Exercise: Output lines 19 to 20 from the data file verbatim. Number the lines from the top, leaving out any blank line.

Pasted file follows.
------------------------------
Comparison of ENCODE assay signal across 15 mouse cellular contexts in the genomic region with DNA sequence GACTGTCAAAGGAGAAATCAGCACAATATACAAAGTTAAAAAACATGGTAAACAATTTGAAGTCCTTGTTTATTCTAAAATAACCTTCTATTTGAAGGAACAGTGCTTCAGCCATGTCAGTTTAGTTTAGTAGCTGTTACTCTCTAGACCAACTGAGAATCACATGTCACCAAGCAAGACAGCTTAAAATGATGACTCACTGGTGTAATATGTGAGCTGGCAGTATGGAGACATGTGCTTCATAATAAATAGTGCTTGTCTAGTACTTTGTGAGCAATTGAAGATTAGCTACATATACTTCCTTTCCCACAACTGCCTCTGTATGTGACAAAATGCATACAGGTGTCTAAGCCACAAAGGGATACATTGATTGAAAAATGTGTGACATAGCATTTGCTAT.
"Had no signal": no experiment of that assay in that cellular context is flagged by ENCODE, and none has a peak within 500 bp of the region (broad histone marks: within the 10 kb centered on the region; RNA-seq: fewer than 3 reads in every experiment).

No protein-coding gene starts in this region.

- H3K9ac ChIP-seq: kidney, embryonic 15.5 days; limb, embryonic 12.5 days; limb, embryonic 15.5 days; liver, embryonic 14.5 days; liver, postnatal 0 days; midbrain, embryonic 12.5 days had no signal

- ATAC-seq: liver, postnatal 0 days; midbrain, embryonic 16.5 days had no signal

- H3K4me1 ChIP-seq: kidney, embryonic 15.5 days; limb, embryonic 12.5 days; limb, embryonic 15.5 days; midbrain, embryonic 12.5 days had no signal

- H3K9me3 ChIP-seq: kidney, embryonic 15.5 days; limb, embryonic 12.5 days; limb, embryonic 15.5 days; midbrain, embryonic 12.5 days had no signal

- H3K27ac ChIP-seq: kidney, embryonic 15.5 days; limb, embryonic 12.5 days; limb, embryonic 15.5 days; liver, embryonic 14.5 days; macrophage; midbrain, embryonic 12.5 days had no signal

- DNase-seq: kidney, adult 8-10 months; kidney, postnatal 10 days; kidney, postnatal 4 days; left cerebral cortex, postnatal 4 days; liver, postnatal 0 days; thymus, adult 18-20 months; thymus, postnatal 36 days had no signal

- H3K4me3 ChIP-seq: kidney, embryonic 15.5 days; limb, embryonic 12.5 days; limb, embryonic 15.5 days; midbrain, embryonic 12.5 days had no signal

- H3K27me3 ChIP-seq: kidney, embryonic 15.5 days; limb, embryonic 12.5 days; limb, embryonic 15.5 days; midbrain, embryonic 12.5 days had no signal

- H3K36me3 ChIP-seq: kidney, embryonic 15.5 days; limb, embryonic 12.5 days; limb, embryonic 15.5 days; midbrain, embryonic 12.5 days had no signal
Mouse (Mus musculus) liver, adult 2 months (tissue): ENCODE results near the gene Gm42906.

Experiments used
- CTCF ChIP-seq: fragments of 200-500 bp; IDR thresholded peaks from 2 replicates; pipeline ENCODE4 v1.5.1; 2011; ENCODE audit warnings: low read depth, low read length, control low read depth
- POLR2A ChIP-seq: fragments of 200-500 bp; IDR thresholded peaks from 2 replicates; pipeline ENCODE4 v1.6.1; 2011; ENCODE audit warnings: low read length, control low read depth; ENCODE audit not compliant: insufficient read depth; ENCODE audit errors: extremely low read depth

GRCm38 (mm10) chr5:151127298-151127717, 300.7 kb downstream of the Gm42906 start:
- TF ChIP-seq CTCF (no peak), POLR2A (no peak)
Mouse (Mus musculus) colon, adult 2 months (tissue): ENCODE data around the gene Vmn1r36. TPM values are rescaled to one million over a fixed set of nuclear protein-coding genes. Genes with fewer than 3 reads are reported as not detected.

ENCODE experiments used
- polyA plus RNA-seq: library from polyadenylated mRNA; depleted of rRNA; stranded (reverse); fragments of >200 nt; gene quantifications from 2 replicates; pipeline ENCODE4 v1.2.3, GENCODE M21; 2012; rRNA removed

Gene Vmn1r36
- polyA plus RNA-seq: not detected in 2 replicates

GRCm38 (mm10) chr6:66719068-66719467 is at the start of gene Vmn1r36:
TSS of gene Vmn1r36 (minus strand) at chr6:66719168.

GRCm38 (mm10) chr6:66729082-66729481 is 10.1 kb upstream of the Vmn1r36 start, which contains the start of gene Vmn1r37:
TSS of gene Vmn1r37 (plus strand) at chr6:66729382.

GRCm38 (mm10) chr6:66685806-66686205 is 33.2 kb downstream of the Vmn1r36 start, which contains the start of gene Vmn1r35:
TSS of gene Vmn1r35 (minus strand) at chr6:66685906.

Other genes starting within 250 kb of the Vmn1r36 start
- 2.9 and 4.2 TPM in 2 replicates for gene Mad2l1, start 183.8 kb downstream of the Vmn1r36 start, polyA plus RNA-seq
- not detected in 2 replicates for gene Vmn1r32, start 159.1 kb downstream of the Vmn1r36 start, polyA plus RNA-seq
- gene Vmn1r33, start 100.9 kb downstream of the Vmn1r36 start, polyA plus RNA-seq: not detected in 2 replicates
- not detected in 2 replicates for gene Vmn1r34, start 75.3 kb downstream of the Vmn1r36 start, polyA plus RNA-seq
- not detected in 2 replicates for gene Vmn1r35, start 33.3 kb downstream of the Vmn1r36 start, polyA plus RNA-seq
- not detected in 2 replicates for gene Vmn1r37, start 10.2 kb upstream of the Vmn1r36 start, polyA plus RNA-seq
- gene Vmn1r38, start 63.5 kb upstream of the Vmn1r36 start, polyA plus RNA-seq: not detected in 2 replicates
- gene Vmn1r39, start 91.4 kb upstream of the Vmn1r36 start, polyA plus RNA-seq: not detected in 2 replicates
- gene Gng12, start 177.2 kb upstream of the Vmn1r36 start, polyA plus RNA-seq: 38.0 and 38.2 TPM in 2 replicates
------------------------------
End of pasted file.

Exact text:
Mouse (Mus musculus) colon, adult 2 months (tissue): ENCODE data around the gene Vmn1r36. TPM values are rescaled to one million over a fixed set of nuclear protein-coding genes. Genes with fewer than 3 reads are reported as not detected.

ENCODE experiments used